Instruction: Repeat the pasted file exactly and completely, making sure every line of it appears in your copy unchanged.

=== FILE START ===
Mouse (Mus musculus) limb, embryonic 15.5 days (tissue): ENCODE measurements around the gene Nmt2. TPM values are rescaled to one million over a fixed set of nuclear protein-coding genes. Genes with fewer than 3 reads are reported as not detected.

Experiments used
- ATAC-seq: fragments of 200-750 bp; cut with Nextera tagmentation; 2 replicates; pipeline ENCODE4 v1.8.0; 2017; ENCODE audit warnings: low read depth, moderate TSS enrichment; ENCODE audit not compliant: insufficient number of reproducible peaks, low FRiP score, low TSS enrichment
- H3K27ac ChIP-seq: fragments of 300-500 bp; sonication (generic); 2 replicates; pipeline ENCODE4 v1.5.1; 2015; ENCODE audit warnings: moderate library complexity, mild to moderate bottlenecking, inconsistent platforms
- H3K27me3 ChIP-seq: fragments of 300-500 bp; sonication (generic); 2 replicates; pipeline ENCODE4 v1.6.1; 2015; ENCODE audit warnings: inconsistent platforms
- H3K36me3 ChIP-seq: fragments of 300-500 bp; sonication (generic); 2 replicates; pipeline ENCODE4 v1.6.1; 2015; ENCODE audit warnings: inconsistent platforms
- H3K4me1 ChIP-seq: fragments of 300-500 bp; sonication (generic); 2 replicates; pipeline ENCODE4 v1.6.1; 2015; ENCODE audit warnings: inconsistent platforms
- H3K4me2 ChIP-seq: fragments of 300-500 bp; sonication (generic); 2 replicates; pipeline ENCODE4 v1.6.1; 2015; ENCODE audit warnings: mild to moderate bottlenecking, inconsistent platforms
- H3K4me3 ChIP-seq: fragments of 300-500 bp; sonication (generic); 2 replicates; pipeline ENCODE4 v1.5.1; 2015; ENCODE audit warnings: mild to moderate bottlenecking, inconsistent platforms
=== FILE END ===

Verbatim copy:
Mouse (Mus musculus) limb, embryonic 15.5 days (tissue): ENCODE measurements around the gene Nmt2. TPM values are rescaled to one million over a fixed set of nuclear protein-coding genes. Genes with fewer than 3 reads are reported as not detected.

Experiments used
- ATAC-seq: fragments of 200-750 bp; cut with Nextera tagmentation; 2 replicates; pipeline ENCODE4 v1.8.0; 2017; ENCODE audit warnings: low read depth, moderate TSS enrichment; ENCODE audit not compliant: insufficient number of reproducible peaks, low FRiP score, low TSS enrichment
- H3K27ac ChIP-seq: fragments of 300-500 bp; sonication (generic); 2 replicates; pipeline ENCODE4 v1.5.1; 2015; ENCODE audit warnings: moderate library complexity, mild to moderate bottlenecking, inconsistent platforms
- H3K27me3 ChIP-seq: fragments of 300-500 bp; sonication (generic); 2 replicates; pipeline ENCODE4 v1.6.1; 2015; ENCODE audit warnings: inconsistent platforms
- H3K36me3 ChIP-seq: fragments of 300-500 bp; sonication (generic); 2 replicates; pipeline ENCODE4 v1.6.1; 2015; ENCODE audit warnings: inconsistent platforms
- H3K4me1 ChIP-seq: fragments of 300-500 bp; sonication (generic); 2 replicates; pipeline ENCODE4 v1.6.1; 2015; ENCODE audit warnings: inconsistent platforms
- H3K4me2 ChIP-seq: fragments of 300-500 bp; sonication (generic); 2 replicates; pipeline ENCODE4 v1.6.1; 2015; ENCODE audit warnings: mild to moderate bottlenecking, inconsistent platforms
- H3K4me3 ChIP-seq: fragments of 300-500 bp; sonication (generic); 2 replicates; pipeline ENCODE4 v1.5.1; 2015; ENCODE audit warnings: mild to moderate bottlenecking, inconsistent platforms